Effective Online Marketing Messages: How to Pace Yourself
May 27th, 2010 by
A couple of weeks ago I wrote a post about over-saturating the market with online business communication. While in the last post we gave you tips on how to tell if you are indeed over-saturating the market, we promised we’d do a follow up with some steps to take to help avoid it and to put out effective online marketing messages.
1. Consistent and timely messages. Plan, Plan, Plan! Decide ahead of time when you’re going to be communicating with your audience. In terms of email marketing, how frequently will you message? Monthly, Bi-Monthly, or Quarterly? Tuesdays or Thursdays? While your plan doesn’t have to be as detailed as blueprints, you should still decide when you are going to send and what you’re going to talk about. There are articles and case studies with varying results on when the best times of day to deliver are. Always keep your target demographic in mind. When are they going to have the time to read? I can promise you I won’t be reading any non-personal email after noon on Friday. Who cares at that point in time? Let me at the weekend. If you’re helping me decide what do to with my weekend maybe you should get me that during my mid week hump when I’m impatiently waiting for the weekend to roll around. If you’re tweeting or posting an update don’t overdue it and post daily until the day of the sale, event or whatever you’re pimping. You still need to be timely in your delivery. Again, when is your audience going to listen, care and be able to respond? Of course, don’t forget in social forums it’s not just about you, you must interact – it’s not about one way communication.
2. Only send something you would read yourself. Don’t send something just to send something. Often, companies find that the months slip by without sending out a message and then rush to put something together at the last minute when they need it. Tactic #1 will help you be prepared and avoid these last minute throw-togethers that could get multiple users unsubscribing from your list if they feel you’ve wasted their time. When it comes to social forums sometimes you can send something to send something but make sure you would read it. If it’s not interesting, insightful, entertaining to your target demographic don’t do it. Of course be sure it matches your overall marketing message and brand identity.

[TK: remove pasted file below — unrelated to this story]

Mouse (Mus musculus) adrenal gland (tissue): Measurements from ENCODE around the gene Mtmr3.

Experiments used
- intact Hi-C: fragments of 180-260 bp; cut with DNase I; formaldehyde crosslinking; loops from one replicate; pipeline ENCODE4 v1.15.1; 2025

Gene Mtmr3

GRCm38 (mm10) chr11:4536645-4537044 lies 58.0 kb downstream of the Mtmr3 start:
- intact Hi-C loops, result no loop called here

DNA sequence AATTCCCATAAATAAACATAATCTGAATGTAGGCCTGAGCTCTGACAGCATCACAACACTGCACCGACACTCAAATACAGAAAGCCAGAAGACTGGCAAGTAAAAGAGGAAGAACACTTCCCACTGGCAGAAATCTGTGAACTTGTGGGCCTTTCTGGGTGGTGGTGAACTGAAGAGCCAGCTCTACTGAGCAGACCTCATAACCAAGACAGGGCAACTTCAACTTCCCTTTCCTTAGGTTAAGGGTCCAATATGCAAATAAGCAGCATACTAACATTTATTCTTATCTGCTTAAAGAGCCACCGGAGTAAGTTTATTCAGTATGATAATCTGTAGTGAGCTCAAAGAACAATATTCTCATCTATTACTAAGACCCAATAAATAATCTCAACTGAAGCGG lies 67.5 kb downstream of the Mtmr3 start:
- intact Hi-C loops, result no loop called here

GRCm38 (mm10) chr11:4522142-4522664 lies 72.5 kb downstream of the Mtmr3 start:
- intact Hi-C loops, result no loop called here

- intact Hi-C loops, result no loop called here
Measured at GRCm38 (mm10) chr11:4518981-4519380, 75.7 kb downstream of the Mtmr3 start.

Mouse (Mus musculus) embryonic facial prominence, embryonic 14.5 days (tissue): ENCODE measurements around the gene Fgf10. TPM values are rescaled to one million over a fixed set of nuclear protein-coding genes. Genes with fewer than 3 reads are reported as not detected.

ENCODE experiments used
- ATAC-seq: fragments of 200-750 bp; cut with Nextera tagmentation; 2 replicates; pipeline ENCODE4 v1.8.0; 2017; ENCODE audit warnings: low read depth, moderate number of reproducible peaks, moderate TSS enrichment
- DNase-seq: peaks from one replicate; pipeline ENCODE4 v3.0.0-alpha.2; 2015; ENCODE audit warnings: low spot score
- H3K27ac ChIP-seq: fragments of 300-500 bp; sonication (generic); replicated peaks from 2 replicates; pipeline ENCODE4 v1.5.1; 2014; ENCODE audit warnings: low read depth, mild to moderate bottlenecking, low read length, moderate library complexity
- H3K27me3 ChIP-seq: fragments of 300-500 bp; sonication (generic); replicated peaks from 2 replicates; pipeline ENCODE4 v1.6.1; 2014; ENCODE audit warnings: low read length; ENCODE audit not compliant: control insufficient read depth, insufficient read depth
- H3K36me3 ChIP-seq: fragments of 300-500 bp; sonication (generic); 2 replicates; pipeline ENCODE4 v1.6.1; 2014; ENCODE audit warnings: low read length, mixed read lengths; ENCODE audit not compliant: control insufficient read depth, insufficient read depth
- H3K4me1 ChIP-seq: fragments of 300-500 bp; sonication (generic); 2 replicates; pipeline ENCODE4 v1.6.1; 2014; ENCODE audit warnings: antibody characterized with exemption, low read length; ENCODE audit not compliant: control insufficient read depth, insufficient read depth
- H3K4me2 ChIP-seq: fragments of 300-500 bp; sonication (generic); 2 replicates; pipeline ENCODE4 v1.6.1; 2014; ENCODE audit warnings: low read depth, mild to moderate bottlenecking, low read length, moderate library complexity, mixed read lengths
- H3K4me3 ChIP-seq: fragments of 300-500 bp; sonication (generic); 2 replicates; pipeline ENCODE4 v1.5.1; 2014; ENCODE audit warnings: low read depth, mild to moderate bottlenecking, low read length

3. Define your Goal. What is the point of the message? Do you want readers to call in and book appointments? Do you want them to fill out a form requesting more information? Do you want them to purchase an item from your site? Are you being re-tweeted? Gaining fans or growing your network? Once you define what it is you consider a “conversion,” figure out how you will measure this goal, and move on to step 4.
4. Track. Track everything, and watch the numbers, read into them, and learn from them. If you see a significant portion unsubscribing from your list, or a decline in conversions, or fewer click throughs on your links perhaps conduct some testing to see if the decline was a result of the message itself or of the timing.
Tracking and measuring are almost as important as the timing and message itself, and the former should certainly influence the latter. The best part about planning ahead is that you will have a greater chance of learning from your mistakes and you’ll have time to adjust future messages to be more relevant and effective.